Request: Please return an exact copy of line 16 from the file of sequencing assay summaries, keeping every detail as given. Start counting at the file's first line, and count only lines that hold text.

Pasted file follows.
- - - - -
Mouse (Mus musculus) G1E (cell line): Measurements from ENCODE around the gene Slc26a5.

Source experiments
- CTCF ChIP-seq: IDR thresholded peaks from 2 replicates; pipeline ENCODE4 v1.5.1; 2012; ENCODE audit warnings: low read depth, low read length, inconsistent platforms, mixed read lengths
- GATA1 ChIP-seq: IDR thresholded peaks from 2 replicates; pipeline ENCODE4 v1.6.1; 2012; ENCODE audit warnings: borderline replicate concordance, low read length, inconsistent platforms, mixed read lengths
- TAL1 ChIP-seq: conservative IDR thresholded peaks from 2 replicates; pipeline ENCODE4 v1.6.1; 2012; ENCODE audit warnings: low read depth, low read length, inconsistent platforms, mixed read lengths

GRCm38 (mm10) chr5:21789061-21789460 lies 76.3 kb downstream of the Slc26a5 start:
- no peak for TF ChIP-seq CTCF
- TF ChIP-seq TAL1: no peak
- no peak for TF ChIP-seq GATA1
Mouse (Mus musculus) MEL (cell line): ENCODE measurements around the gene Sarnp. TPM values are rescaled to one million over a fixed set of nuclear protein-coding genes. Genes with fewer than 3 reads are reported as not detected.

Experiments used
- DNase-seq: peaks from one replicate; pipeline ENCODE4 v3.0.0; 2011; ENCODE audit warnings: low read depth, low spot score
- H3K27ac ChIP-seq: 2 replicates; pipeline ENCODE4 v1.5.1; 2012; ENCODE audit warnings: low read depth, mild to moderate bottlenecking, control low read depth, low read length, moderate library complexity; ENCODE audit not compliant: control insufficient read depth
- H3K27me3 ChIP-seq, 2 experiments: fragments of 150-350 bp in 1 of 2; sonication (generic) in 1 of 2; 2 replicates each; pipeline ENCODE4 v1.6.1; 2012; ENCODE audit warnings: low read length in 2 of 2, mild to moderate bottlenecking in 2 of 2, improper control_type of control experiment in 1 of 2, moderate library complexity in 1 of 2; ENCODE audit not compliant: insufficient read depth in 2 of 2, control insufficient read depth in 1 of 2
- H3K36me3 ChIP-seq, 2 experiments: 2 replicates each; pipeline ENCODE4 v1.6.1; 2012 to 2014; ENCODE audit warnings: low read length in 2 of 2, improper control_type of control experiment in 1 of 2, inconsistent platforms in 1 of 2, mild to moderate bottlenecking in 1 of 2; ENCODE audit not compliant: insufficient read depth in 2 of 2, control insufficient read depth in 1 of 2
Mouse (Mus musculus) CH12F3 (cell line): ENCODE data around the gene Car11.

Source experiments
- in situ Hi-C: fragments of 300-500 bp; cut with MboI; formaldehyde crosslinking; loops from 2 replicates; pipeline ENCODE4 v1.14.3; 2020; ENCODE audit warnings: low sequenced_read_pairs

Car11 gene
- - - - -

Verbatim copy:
Mouse (Mus musculus) CH12F3 (cell line): ENCODE data around the gene Car11.